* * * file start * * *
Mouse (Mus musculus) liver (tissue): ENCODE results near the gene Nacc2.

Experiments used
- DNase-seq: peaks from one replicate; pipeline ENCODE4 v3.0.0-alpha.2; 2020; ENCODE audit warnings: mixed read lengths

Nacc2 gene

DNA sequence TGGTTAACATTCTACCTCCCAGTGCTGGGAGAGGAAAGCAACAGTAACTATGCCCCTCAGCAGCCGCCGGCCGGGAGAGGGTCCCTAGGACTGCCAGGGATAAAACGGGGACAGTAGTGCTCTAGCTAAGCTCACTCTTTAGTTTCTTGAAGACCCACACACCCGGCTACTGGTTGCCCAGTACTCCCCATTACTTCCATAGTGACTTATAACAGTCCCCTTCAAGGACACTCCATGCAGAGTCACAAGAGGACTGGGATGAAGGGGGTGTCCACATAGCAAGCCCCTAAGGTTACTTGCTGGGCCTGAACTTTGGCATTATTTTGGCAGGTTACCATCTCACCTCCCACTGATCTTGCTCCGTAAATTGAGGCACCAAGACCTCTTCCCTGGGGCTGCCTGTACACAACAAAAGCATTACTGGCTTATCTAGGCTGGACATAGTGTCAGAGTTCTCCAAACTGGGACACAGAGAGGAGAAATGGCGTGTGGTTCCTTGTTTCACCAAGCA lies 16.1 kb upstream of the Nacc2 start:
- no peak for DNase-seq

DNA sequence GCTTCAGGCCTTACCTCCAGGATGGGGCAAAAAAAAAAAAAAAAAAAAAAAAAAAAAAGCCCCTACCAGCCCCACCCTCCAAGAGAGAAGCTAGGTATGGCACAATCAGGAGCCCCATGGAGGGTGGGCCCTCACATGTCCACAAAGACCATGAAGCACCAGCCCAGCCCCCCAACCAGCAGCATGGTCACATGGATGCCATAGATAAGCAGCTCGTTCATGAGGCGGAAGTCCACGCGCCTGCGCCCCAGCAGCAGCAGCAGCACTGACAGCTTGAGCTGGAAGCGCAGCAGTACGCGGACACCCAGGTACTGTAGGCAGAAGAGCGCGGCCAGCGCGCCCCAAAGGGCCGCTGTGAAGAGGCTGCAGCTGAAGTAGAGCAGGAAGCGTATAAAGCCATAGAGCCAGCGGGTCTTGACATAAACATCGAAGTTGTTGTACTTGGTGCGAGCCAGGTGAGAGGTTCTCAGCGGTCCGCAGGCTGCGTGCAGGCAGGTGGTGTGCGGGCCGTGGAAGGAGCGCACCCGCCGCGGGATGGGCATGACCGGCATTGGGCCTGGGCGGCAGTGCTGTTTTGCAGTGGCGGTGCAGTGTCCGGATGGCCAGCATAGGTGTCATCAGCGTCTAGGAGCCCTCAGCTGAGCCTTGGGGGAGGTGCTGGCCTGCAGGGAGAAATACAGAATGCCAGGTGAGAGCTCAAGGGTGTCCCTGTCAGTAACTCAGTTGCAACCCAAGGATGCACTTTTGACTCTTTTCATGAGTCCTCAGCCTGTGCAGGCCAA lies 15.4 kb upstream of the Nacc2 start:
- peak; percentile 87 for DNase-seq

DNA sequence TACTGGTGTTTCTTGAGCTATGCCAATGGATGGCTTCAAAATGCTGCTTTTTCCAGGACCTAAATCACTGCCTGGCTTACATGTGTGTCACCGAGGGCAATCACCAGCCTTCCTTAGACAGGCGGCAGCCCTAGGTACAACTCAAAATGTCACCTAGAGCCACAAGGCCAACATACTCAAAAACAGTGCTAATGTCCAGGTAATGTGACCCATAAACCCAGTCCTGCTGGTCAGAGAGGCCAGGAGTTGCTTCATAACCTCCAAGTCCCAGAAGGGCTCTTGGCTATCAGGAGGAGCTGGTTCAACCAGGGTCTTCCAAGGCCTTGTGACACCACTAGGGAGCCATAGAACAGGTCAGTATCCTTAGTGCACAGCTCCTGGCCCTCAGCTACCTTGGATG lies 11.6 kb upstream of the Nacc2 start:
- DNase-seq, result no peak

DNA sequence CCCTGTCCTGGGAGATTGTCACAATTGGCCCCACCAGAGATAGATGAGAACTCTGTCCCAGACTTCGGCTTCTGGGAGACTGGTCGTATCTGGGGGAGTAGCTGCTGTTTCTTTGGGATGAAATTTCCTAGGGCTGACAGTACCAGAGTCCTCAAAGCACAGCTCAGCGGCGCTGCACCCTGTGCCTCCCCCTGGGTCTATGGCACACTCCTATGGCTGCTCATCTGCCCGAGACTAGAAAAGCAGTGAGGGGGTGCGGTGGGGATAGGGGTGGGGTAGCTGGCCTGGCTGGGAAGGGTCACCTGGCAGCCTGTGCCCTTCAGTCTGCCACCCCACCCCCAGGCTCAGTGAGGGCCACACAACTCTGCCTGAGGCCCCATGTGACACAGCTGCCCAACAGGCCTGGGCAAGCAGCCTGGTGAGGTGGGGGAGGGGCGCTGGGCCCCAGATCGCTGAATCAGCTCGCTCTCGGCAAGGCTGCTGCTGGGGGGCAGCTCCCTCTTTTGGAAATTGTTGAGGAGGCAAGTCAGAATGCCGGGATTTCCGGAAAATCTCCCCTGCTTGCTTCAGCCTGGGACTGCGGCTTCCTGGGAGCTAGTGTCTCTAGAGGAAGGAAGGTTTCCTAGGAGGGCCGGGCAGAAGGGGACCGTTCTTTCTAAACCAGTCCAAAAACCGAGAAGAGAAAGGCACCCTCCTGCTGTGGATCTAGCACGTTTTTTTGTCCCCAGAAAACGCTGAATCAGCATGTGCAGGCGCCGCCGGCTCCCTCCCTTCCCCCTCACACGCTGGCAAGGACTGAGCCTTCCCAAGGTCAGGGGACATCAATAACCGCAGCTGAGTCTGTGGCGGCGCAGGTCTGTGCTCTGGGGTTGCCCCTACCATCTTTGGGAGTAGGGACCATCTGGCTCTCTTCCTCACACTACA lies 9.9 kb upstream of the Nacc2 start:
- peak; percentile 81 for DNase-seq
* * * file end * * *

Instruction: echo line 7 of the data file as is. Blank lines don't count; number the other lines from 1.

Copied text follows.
DNA sequence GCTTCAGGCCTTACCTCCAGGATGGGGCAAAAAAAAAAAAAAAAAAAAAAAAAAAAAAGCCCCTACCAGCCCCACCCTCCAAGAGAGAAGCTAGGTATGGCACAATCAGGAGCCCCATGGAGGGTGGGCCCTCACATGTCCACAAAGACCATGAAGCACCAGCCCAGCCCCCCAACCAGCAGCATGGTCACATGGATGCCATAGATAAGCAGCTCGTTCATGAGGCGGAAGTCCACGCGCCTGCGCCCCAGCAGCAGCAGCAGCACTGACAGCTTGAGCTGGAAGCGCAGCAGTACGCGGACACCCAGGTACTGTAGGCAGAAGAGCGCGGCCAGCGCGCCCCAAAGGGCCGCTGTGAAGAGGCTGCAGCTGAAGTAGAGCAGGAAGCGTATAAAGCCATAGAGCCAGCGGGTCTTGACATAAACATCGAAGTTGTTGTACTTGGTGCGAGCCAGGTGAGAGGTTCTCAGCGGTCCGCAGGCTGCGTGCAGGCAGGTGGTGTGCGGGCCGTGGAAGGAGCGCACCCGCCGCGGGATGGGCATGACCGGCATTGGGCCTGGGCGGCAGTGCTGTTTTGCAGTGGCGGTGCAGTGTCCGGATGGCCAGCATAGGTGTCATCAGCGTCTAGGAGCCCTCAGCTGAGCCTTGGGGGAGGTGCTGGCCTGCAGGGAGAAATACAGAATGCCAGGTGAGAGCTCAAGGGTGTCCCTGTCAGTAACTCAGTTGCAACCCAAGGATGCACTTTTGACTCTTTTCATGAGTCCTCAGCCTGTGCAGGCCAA lies 15.4 kb upstream of the Nacc2 start: